The House Where No One Lives Anymore

photo 2 (14)(Originally Posted 9/18/14.. and one of my most favorite but so very sad stories to tell.  I really hope one day I see her again and can give her a big hug.)

As I was walking Max tonight, I passed this house and remembered one of those stories I always wanted to write about.  The house pictured I considered a dream home and wished I’d lived there. Today its being emptied out by strangers, all the belongings thrown into a dumpster.  No one lives there anymore, and hasn’t for a couple of years.

All things being connected, the woman who lived there found my dog when I first got him and he ran away. She was very nice, but very wary of me.  She had every right. I’d come to find out later, there were many neighbors with many stories, gossiping and relishing in her mistakes, most likely to avoid thinking of their own problems. This woman didn’t know I’d walk for years past this home, envious and moaning of why I lived in a little apartment while others a big home like this, with a porch swing and lattice frame. I didn’t know that inside lurked looming pain and death, and addiction that could never be controlled.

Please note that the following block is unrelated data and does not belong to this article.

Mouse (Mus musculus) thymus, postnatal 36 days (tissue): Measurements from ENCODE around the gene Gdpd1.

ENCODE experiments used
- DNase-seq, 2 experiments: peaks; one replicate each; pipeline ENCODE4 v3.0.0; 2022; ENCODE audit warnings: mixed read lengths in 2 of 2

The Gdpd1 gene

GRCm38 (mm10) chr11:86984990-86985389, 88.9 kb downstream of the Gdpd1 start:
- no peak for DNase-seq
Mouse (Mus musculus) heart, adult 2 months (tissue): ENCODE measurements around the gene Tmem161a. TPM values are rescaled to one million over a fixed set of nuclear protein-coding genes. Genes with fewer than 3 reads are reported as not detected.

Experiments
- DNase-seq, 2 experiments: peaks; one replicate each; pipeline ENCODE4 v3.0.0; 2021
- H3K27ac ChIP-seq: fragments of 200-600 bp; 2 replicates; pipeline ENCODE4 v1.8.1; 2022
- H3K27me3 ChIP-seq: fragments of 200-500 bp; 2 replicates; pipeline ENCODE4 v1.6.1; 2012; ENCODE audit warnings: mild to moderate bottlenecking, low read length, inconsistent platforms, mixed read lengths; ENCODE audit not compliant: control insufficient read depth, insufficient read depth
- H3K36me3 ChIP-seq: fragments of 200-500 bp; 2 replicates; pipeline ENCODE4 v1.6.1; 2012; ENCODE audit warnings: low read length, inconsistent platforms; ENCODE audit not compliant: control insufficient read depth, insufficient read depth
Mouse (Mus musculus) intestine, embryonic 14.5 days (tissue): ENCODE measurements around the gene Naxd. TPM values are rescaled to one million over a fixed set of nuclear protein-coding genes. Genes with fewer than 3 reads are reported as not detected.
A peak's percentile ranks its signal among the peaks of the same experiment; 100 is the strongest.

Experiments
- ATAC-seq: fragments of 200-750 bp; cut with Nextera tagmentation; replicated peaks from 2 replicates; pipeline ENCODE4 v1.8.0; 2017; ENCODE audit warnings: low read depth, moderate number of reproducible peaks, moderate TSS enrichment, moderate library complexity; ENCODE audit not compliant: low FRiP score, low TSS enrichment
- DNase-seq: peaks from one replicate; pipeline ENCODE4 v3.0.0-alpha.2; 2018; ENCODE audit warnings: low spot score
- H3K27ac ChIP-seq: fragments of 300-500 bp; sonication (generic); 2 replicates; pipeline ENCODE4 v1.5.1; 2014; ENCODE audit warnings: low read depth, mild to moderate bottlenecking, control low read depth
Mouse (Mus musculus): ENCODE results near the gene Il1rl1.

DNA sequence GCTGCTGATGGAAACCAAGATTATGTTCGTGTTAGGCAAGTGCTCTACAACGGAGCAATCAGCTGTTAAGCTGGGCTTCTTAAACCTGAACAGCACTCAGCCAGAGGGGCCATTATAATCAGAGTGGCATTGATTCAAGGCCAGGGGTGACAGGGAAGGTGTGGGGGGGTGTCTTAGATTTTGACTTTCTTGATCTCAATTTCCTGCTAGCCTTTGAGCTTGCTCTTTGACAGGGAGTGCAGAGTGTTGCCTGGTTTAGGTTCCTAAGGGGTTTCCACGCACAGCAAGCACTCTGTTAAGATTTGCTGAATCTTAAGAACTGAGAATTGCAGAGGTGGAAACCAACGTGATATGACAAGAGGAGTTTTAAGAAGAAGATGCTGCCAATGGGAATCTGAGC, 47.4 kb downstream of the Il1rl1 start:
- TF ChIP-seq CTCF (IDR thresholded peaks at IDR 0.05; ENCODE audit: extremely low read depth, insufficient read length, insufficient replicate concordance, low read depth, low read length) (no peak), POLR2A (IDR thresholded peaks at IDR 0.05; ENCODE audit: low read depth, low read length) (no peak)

I don’t blame her for having those addiction problems that others gossiped about – in fact I completely understand.  She had a beautiful daughter who didn’t get to graduate college. Her daughter had cancer, and I had the unfortunate fortune of walking with her one night and though probably drunk or high, she uttered words to me I’d never forget: “My daughter came home from school today.”  Oh, words with horrible meaning, especially for a parent– her daughter was unable to be at school because she was going to die very soon. I walked with this woman and this older dog she had that couldn’t go to the bathroom unless she walked him, not knowing what to say. Only knowing that I wasn’t going to leave her side.

I didn’t hear about the death, but I knew it happened.  Every night and day, Max and I photo (30)would walk past, and there’d be a light on in the bedroom that had the window with the seat. You know the one, all girls dream of, where you can sit and read and look out upon the world kind of window? Day and night, the light was always on. I knew exactly why, and I felt her tragic, unfair pain, every time Max and I passed this house.